ii. Personnel who handle specimens, but are not directly involved in collection (e.g., handling self-collected specimens) and not working within six feet of the person providing the specimen, must wear a Well-Fitted Mask and gloves.

    iii. Personnel must change gloves after handling a specimen and whenever their gloves become soiled or torn.

    iv. Covered Operators must provide Personnel with information and training on the proper procedures for putting on and taking off PPE. Examples include:

    b. Sanitation and Hygiene.

    i. Personnel at Specimen Collection Sites must designate a surface area for specimen collection and handling and disinfect that area—using products on the EPA-approved “N” list, which can be found online here:… at these times:

    · Before specimen collection begins each day

    · At least hourly during the day

    · When visibly soiled

    · In the event of a specimen spill

    · At the end of every day

    ii. Specimen Collection Sites must at all times during hours of operation have hand sanitizer available for use by Personnel and people providing specimens for COVID-19 Testing.

    c. Informed Consent. Covered Operators must provide all individuals from whom a specimen is collected at the Specimen Collection Site a written informed consent form. The form must be signed by the individual from whom the specimen is collected and a copy of the form must be provided (either in hard copy or electronically) to the individual.

    d. Written Policies and Procedures.

    i. Covered Operators must have written policies as follows:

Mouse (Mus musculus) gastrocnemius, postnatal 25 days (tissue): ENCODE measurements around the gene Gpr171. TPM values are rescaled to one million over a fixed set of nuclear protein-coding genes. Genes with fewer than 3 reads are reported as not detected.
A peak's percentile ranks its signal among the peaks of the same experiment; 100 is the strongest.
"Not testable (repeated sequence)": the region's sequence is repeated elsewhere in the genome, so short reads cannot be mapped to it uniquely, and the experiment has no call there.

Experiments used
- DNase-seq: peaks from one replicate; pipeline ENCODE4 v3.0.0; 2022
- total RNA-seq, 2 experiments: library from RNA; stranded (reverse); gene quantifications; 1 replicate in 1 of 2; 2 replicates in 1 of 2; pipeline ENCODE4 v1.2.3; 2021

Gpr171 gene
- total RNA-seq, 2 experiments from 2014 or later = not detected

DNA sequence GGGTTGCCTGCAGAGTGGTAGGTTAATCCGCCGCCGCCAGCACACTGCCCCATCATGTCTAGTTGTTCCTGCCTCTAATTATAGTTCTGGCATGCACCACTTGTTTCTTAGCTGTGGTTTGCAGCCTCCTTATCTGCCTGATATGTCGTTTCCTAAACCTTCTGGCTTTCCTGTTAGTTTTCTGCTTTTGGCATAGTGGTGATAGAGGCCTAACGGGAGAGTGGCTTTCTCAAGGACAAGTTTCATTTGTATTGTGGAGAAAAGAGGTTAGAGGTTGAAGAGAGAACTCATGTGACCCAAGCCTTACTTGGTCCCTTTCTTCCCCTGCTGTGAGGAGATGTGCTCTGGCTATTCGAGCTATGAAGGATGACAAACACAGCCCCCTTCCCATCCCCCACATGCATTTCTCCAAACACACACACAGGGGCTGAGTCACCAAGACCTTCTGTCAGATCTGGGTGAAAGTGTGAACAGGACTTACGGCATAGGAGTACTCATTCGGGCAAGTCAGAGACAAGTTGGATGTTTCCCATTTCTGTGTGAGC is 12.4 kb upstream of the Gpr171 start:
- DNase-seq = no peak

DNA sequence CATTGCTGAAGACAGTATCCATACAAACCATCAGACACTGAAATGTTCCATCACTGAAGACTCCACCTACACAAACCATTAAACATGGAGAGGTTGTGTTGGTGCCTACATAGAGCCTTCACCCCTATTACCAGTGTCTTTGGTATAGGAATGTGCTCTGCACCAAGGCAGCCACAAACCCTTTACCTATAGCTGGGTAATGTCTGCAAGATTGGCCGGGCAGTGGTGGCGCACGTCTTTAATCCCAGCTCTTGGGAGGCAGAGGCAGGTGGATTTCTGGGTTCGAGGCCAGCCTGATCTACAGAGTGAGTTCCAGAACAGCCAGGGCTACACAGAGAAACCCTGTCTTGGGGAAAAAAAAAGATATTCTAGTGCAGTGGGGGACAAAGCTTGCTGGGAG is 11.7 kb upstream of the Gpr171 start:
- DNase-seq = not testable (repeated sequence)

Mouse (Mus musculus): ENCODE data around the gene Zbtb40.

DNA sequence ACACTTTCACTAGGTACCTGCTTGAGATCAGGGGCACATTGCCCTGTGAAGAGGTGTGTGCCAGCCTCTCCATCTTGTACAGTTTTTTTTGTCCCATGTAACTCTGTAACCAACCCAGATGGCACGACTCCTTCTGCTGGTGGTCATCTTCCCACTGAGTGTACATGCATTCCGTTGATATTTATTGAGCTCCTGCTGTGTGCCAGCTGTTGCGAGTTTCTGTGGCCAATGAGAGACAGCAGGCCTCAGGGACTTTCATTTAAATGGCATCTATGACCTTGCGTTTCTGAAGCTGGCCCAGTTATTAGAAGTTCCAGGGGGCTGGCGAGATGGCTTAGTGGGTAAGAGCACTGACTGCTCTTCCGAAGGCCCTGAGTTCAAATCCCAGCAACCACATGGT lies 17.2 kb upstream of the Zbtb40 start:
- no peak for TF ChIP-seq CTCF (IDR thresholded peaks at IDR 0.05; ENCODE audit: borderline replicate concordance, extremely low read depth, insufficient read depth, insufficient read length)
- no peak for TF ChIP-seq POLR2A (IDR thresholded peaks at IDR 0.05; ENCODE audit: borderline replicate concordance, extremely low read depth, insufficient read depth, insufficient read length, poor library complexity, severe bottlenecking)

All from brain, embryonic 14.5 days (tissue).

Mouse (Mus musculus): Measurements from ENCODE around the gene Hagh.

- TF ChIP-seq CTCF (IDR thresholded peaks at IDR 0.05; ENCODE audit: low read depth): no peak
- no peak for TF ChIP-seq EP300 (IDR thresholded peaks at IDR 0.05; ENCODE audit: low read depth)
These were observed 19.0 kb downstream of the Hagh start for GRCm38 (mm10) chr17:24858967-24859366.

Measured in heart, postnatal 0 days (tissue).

(1) Written policies concerning specimen collection, storage and transport that are consistent with the U.S. Centers for Disease Control and Prevention’s “Interim Guidelines for Collecting and Handling of Clinical Specimens for COVID-19 Testing” (available at…) or the test manufacturers’ instructions.

    (2) Written policies detailing how Personnel are trained in (a) PPE requirements; (b) specimen collection, storage and transport; and (c) protection of personal information of people seeking or considering seeking COVID-19 Testing at the Specimen Collection Site.

    (3) Written policies concerning result notification—i.e., how results are provided to people providing specimens, including whether results are provided by the company running the Specimen Collection Site or by the CLIA certified laboratory where the specimens are tested.

    ii. The written policies specified above must be provided to:

    (1) all Personnel;

    (2) any member of the public, upon request—including, but not limited to, people seeking or considering seeking COVID-19 Testing at a Specimen Collection Site operated by the Covered Operator, and County, state, or federal employees conducting inspections or investigations—upon request; and

    (3) any CLIA certified laboratory where the specimens will be tested, to enable the lab to verify the integrity of the specimens being collected, as required by CDPH Lab Field Services “Guidance for COVID-19 Collection and Testing Sites” (available at

    e. Use of Human Biological/Viral Specimens. Covered Operators may use human biological/viral specimens only for (1) COVID-19 clinical testing and (2) COVID-19 laboratory validation and quality control as permitted by applicable laws, rules, regulations, and licensure requirements, and for no other purpose.